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The powerful note-taker gets a major upgrade, attempting to take your productivity to the next level
Drafts is essentially a super-powered note-taker. On launch, the app gives you a blank page and you start typing away. Once you’re done, you can then send your text on to another app or service. So far, so Notes, you might be thinking, but what does Drafts offer you beyond Apple’s app? The answer is: loads.
The basic writing interface is far superior to Notes. Visually, it’s more in tune with iOS 8 than Apple’s app, which oddly still boasts a fake paper texture background. By contrast, Drafts is all stark white with clean blue action buttons.
In terms of functionality, the addition of a word and character count at the top of the screen is handy when composing text for restricted space (such as a tweet, or a writing commission where you’ve a fixed word count), and there’s Markdown support and previewing. Handily, the app also has an scrollable extended keyboard strip, with undo/redo, cursors, some Markdown buttons, and a few bits of punctuation.
An edit button enables you to rearrange these keys and add your own, including commands, text and scripts. On the iPhone, space limits this feature’s usefulness a touch, but it’s still great for getting things you need right by your thumbs, rather than you having to hunt through menus. (Frankly, we’d love to see something like this in a third-party keyboard — that would be seriously useful.) Another interesting feature is an Arrange button, enabling you to drag and drop paragraphs about, to change the composition of your text without tedious copying and pasting; that this doesn’t ignore blank lines is frustrating, however.
Anything you write is automatically stored in the app’s inbox, and an inbox count can be optionally accessed via a Today view widget. Text you’re done with can be sent to a searchable archive or flagged (and thereby made available from a separate Flagged tab); an info button also enables you to see creation/modification dates/locations, along with versions you’ve saved and an actions log.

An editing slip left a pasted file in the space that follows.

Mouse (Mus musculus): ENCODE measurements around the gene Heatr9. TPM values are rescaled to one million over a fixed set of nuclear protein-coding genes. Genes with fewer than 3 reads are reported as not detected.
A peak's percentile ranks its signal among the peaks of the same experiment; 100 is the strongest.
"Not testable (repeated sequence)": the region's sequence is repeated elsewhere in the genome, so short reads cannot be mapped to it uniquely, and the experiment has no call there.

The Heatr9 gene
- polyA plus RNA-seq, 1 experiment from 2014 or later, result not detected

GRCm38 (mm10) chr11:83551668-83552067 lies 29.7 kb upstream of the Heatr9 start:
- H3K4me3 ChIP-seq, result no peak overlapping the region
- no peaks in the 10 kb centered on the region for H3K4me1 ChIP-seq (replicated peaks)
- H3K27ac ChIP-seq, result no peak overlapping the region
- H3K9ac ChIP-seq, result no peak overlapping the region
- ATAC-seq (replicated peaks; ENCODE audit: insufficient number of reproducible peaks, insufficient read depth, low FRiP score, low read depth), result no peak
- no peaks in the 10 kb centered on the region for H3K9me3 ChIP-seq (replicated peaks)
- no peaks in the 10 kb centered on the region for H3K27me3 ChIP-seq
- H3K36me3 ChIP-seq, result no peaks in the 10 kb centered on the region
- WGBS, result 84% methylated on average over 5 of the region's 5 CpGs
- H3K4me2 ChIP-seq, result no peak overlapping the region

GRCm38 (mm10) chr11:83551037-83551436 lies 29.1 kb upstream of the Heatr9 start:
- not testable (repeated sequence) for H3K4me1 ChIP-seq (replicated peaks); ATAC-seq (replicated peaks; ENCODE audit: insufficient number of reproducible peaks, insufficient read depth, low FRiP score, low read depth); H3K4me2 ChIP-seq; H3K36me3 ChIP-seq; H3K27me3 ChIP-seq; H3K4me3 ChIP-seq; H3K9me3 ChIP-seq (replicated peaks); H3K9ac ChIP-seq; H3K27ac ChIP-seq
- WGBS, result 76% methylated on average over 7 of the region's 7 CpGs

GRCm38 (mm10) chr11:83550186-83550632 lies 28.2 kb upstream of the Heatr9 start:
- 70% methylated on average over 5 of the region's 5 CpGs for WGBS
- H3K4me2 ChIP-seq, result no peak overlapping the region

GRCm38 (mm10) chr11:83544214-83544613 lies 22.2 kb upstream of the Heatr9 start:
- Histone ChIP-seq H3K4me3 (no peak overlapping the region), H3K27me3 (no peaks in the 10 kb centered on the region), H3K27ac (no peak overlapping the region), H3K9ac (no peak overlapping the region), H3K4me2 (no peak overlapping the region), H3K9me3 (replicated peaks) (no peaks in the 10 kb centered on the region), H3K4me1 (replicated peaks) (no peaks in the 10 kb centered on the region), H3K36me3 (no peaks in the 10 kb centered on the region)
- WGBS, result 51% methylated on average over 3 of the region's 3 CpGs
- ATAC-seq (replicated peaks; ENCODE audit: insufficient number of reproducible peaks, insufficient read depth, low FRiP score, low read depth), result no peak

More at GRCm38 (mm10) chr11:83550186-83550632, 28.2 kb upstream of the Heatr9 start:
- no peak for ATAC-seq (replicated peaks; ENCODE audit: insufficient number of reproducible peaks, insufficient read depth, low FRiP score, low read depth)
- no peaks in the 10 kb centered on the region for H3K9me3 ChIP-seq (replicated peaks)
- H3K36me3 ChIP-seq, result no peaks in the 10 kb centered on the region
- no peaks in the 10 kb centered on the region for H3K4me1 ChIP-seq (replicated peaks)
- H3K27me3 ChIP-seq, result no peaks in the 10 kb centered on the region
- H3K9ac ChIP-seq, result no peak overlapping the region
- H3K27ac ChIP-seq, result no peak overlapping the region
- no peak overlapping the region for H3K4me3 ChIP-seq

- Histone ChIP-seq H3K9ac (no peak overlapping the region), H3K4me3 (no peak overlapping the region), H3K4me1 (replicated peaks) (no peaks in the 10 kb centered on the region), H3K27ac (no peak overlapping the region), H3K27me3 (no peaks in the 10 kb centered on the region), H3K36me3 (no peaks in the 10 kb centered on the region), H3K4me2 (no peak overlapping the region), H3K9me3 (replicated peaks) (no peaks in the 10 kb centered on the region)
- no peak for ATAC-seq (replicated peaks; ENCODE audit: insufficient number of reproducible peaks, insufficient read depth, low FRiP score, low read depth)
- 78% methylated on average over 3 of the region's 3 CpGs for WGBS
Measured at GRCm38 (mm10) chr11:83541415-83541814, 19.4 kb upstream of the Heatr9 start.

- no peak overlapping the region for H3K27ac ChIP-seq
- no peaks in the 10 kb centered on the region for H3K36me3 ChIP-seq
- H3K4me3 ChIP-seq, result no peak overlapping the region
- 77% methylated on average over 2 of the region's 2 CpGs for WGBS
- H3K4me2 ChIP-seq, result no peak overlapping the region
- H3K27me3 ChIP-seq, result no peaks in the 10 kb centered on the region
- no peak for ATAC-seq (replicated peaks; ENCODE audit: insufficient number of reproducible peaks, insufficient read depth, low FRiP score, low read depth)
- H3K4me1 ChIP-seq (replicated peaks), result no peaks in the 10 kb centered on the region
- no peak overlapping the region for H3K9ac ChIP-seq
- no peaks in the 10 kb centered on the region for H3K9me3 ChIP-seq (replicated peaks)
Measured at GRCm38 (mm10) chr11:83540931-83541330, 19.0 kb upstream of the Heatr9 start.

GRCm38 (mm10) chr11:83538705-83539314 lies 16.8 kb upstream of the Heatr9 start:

A strong performance
In use, Drafts performed admirably on an iPhone 5s and also an iPad Air (the app is now Universal), and it’s been fully optimised for new iPhones. It remains a touch cramped, because it’s trying to do so much, and we felt there was one failing, in it being awkward to get text into the app. It tries to be a bit too clever with its Share sheet button: for a web snippet, you’ll get the title and URL only unless you first make a selection; for text in Dropbox, you’ll need to copy and paste text, because the Share sheet capture doesn’t play nicely with Dropbox.
Still, this is only a minor niggle, and criticising a note-taker for not doing something you’d expect of a fully fledged text editor is perhaps churlish. If anything, it showcases how far this app has come and what it can do, and it goes some way to justifying the price-tag for anyone who wants a hugely powerful and configurable note-taker that will do far more than Apple’s.
Of course, if you already own a previous version of Drafts, you might pause at buying the app again. The previous version will continue to work fine, note, and remains a perfectly decent option if you’re rocking an older iPhone. But for anyone with an iPhone 6 or 6 Plus, or anyone clamouring for a more flexible version of Drafts, this is a strong upgrade that’s very much worthy of consideration.
Size: 9.8 MB
Developer: Agile Tortoise
- Improved and highly efficient layout
- Extremely customizable, including the keyboard
- Tons of actions for text
- Getting text into the app is sub-optimal
- Arrange feature doesn’t omit blank lines
- Feels a bit too cramped on older iPhones